This vaguely threatening tagline can be found on the poster for “Johnny Come Lately,” a 1943 film starring the great James Cagney. I recently saw this poster and found basically everything about that tagline hilarious, in no small part because it’s very fun to read aloud in an old-timey radio announcer voice.
What struck me as interesting is that technically, it really isn’t all that different from today’s movie promotions. You often see posters or trailers with credits like “from the producers of…” or stars denoted as “Academy Award winner” or nominee.* The difference was that back in the day, they were just way less subtle about it.
* = I always love it when a trailer lists 4-5 actors who are all Oscar winners or nominees, and then one person who isn’t. To use something like Shape Of Water as an example, you have the list of Sally Hawkins, Octavia Spencer, Michael Shannon, and Richard Jenkins all as past Oscar nominees or winners…and then poor Michael Stuhlbarg. It makes you think “hmm, maybe you should’ve worked a bit harder, eh, Mike?” (Of course, the irony of this example is that Stuhlbarg could or should have a couple of nominations to his name already, but c’est la vie.)
Personally, I think “Academy Award man” is a much funnier designation than boring ol’ “Oscar winner.” It’s both an accurate description AND it sounds sarcastic at the same time. Like, if Sam Rockwell drops a glass on the floor, I can see Leslie Bibb rolling her eyes and slow-clapping while going “nice work, Academy Award man.”
That said, wow, the ego on William Cagney. You don’t really see too many well-known film people nowadays who are famous just for being producers. Off the top of my head, I guess there’s Harvey Wei….oh, uh, um, er, ah, maybe he’s famous for something else now. Anyway, back in the day, you often had producers held up as stars in their own right, much moreso than directors. For instance, David O. Selznick was held up as the major creative force behind Gone With The Wind, whereas director Victor Fleming was more or less seen as a hired hand who got that difficult shoot across the finish line.
That was Selznick, however, a major Hollywood name with a long list of credits under his belt. By comparison, this was William Cagney’s first film as a sole producer, as the proprietor of William Cagney Productions. If you’re wondering, yes, William and James were brothers, and apparently they even looked virtually identical. Looks like Hollywood definitely missed the boat on a middle-aged version of The Parent Trap, but my main point is, ol’ William apparently couldn’t resist the urge to give himself a bit of extra promotion on Johnny Come Lately’s poster. After all, John Van Druten was only an accomplished playwright and screenwriter (he wrote Gaslight the very next year), and director William K. Howard had a long and distinguished career of over 50 movies. But yeah, it was definitely William Cagney’s production that “really makes the story tick.” Ah, nepotism!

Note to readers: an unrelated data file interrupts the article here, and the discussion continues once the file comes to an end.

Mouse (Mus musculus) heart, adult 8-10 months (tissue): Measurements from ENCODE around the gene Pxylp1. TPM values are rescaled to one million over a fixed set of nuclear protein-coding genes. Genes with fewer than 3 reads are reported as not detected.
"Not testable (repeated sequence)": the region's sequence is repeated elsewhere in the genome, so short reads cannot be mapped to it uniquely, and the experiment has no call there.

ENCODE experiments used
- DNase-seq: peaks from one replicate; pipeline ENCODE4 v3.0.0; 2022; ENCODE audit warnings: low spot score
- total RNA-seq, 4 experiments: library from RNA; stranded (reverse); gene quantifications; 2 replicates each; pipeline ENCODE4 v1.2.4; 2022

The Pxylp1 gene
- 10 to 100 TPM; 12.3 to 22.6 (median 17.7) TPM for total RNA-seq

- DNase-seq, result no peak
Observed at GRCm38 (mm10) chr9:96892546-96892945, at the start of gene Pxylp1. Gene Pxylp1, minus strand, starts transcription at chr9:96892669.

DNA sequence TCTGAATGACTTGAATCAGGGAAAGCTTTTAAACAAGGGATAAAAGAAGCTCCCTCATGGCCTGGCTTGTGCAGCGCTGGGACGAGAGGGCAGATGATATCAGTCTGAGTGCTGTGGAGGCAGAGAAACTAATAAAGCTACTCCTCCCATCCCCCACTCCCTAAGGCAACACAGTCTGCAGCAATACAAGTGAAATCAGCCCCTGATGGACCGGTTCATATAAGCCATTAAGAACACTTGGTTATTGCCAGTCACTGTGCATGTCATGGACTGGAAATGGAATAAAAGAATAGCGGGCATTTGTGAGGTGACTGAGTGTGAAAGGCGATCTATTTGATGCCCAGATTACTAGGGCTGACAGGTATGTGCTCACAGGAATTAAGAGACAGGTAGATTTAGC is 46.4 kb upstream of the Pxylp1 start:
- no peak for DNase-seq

I should note that I haven’t actually seen the film, and going just by Wikipedia plot summaries can be a fool’s errand. But it’s worth noting that “You’ll go for Jimmy as he goes all out for three gals in a jam” doesn’t really seem to be what the movie is about. Firstly, from a grammatical standpoint, that line seems to use the word ‘go’ one too many times. Secondly, as per Wikipedia, here’s the synopsis for Johnny Come Lately…
In 1906, Tom Richards (James Cagney), a drifter, arrives in Plattsville and befriends newspaper proprietor Vinnie McLeod (Grace George), who is battling the corruption of the town's leading citizen W.M. Dougherty (Edward McNamara). He takes over as managing editor of the Plattsville "Shield and Banner" and, despite initial resistance from the oppressed citizens, finally drives Dougherty out of town.
So I guess Vinnie (short for…Vinessa?) is one of the “three gals in a jam,” but it seems like Cagney is really helping the entire town rather than two unspecified other gals. Isn’t helping an entire town more of an impressive feat? Also, man, in this day and age of newspapers cutting staff left and right, journalism jobs were so plentiful back in 1906 that editorial posts could be handed out to even the common drifter. This still could technically happen — I applied for a writing job for a local paper in a small town in Northern Ontario years ago, and it quickly became apparent during the interview that the “writing job” was really running the entire operation. But still, at least at the time I had some experience on my resume; I didn’t just start hanging out with the paper’s owner and schmoozed my way to a gig. And I didn’t drift into town, I drove in via my super-cool Toyota Echo.
The IMDB summary is even better. It’s just “Newspaper man wanders about and helps older woman save her paper.” Brevity! Maybe instead of Johnny Come Lately, it should’ve been Johnny Newspaperseed, with Cagney wandering across America to bail out papers in all manner of small towns.
Whatever the summary, if this poster has inspired you to check out a no-idea-if-it’s-good 1940’s film, then be my guest. You can try to find the movie on….
…whoa, easy poster. I was just getting around to…
THIS IS FOR YOU!
They know it’s for them, poster! They appreciate all the hard work that went into the film, they really do! No, poster, what are you doing? Put down that knife! No poster, nooooooooooooo!
Fun fact: the porno version of this film is also titled Johnny Come Lately. He also, er, helps three women out of a jam, not to give away too many plot details.